Sister Maureen's many years of teaching serve her well on a recent visit to Haiti.
Haiti: Nine Months Later
Close to nine months following Haiti's massive earthquake, the country finds itself still buried, literally, in the rubble from fallen structures, washed out roads and lack of sanitation. The immediate response to the earthquake was remarkable as humanitarian group, one after the other, sent aid in the form of food, clothes, medical supplies and more. Clearly, a disaster of the magnitude of Haiti's earthquake finds individual people and agencies responding quickly and appropriately
The months following the January earthquake paint a very different picture as Haiti finds itself in continuing disarray. Tent cities seem to grow larger every day as residents who initially fled to the countryside in the first days after the earthquake move back to the capital of Port-au-Prince to receive some of the food distributions. The government is not fulfilling its promise to provide housing. At the same time, private land owners pressure people in make-shirt tent cities to leave, and all this as scantily-clad or naked children scurry among the tents, some bathing in buckets between the tents and hurriedly-constructed gutters used for waste and water spillage.
"I've traveled to Haiti on and off for close to 10 years and I've never witnessed such devastation of land and resources and human suffering," says Sister Maureen Carmody. On a recent trip to Haiti to work with a Sister of Notre Dame de Namur in the southwestern town of Les Cayes, Sister Maureen traveled five hours from Port-au-Prince to her destination. "All along the road, on every side, tent cities seemed to erupt out of the land, scarring the landscape and offering little if any beauty to behold There was rubble everywhere an garbage was piled high around and in the tent cities," she continued. Many of the tents, once filled to more than acceptable capacity by large extended families, stood starkly empty, the people having made the arduous return trip back to Port-au-Print for food and water.
Once in Les Cayes, Sister Maureen set about our CSJ "mission": to assist wherever needed, and in ways that would be most beneficial for the people. On a practical level her mission included teaching in makeshift classrooms, counting and bottling vitamins for over 200 children, preparing "sterilized birthing kits" of gauze, cotton swabs and a razor blade for midwives to carry when they went to attend a mother in labor.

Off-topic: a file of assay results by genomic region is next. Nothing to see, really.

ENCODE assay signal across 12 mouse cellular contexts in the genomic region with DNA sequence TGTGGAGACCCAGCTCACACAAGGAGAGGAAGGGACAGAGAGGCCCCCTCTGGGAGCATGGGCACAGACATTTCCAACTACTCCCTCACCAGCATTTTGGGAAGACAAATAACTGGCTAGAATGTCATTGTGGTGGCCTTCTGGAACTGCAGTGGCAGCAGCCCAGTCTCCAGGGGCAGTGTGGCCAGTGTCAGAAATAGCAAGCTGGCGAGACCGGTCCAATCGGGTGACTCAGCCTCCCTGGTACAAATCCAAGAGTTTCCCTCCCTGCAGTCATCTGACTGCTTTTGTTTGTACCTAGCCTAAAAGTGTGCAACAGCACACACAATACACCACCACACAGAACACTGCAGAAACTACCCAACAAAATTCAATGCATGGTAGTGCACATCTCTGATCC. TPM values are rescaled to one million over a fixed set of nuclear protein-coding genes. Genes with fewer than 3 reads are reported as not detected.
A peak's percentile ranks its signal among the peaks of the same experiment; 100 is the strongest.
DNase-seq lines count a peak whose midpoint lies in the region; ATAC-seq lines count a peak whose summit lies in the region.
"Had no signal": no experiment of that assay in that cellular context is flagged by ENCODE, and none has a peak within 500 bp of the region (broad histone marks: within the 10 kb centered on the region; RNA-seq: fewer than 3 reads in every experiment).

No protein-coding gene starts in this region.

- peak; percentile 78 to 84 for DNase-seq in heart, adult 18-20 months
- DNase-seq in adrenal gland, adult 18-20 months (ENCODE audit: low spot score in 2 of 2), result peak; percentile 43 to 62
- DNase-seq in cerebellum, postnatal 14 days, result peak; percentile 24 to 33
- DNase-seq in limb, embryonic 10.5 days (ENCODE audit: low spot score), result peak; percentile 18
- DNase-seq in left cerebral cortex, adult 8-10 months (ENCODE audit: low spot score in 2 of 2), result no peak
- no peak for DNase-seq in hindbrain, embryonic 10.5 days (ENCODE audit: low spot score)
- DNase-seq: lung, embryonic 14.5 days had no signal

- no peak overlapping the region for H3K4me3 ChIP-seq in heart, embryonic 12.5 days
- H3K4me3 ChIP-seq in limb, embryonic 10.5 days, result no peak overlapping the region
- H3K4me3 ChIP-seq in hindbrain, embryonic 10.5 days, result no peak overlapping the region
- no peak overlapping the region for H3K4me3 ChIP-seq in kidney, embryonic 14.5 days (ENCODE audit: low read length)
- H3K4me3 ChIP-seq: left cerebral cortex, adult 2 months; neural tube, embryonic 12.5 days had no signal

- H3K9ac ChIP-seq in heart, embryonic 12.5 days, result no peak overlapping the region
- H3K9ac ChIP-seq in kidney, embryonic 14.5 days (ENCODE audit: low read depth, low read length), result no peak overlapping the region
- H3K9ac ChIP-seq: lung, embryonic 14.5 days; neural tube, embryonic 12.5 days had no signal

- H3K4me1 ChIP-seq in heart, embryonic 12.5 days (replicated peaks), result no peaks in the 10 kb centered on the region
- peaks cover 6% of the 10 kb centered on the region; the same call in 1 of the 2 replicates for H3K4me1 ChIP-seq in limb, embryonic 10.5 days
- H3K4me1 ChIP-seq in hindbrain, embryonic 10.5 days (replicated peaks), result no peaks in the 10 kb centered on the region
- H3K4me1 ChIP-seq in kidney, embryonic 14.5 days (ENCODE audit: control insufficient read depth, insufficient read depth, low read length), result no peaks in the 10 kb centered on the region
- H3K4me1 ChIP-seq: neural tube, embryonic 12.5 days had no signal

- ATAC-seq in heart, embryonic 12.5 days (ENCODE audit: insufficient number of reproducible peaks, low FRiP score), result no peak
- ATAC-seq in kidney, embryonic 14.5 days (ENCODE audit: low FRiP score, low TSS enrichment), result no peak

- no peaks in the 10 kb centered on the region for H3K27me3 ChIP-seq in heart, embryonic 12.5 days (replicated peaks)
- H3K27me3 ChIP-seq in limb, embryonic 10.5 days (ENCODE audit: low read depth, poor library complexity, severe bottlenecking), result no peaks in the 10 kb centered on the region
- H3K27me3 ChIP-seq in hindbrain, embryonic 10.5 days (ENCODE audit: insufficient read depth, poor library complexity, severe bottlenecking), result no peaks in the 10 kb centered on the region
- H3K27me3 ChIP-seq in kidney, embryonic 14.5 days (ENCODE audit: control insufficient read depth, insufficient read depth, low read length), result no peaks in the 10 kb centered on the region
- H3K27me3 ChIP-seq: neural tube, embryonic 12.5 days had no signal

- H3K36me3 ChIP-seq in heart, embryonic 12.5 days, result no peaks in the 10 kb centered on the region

When asked what people can do to assist the people of Haiti, Sister Maureen is quick to suggest that educational opportunities for children are high on the priority list. For as little as $50, a child's school tuition is paid for a full year! To us it may seem a small amount, but for a family making between $100-$300 a year (the average annual income in Haiti), tuition is the last priority when compared to food and housing needs.
In response to the question, "Why do you continue to go to Haiti year after year?" Sister Maureen's face lights up as she responds, "because of the children. And because our CSJ Mission calls each one of us to be a loving and compassionate presence wherever there is great need."
The needs in Haiti are great indeed, and will increase without continued focus by governments and agencies worldwide. Be a persistent voice at the table when the topic of Haiti and assistance rises. Give the Sisters of St. Joseph a call if you'd like to donate towards educational opportunities of the children of Haiti. We'll be sure that your 'gift' finds its way to the neediest in Haiti, perhaps held securely in Sister Maureen's hands on her next trip.
And thank you for keeping Haiti and its people in your prayers.